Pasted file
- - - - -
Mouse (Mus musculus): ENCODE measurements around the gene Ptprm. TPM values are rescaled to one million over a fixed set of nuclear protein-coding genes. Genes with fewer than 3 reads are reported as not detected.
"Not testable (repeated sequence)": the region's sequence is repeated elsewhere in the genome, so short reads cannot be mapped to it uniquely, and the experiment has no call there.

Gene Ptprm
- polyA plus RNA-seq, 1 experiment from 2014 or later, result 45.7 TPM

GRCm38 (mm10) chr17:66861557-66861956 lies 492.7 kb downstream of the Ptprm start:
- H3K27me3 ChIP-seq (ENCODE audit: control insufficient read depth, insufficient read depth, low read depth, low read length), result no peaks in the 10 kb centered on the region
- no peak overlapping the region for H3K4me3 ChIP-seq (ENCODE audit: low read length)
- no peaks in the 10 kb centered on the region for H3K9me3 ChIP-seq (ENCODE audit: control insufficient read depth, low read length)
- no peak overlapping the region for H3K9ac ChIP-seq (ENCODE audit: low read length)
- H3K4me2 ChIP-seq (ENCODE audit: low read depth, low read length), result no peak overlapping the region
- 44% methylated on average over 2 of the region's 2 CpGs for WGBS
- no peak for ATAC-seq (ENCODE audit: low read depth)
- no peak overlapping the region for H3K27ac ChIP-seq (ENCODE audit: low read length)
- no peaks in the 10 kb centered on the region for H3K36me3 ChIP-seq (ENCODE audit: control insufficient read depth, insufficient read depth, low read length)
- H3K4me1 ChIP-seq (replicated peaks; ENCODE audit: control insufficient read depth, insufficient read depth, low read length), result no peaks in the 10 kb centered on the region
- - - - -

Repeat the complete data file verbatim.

Mouse (Mus musculus): ENCODE measurements around the gene Ptprm. TPM values are rescaled to one million over a fixed set of nuclear protein-coding genes. Genes with fewer than 3 reads are reported as not detected.
"Not testable (repeated sequence)": the region's sequence is repeated elsewhere in the genome, so short reads cannot be mapped to it uniquely, and the experiment has no call there.

Gene Ptprm
- polyA plus RNA-seq, 1 experiment from 2014 or later, result 45.7 TPM

GRCm38 (mm10) chr17:66861557-66861956 lies 492.7 kb downstream of the Ptprm start:
- H3K27me3 ChIP-seq (ENCODE audit: control insufficient read depth, insufficient read depth, low read depth, low read length), result no peaks in the 10 kb centered on the region
- no peak overlapping the region for H3K4me3 ChIP-seq (ENCODE audit: low read length)
- no peaks in the 10 kb centered on the region for H3K9me3 ChIP-seq (ENCODE audit: control insufficient read depth, low read length)
- no peak overlapping the region for H3K9ac ChIP-seq (ENCODE audit: low read length)
- H3K4me2 ChIP-seq (ENCODE audit: low read depth, low read length), result no peak overlapping the region
- 44% methylated on average over 2 of the region's 2 CpGs for WGBS
- no peak for ATAC-seq (ENCODE audit: low read depth)
- no peak overlapping the region for H3K27ac ChIP-seq (ENCODE audit: low read length)
- no peaks in the 10 kb centered on the region for H3K36me3 ChIP-seq (ENCODE audit: control insufficient read depth, insufficient read depth, low read length)
- H3K4me1 ChIP-seq (replicated peaks; ENCODE audit: control insufficient read depth, insufficient read depth, low read length), result no peaks in the 10 kb centered on the region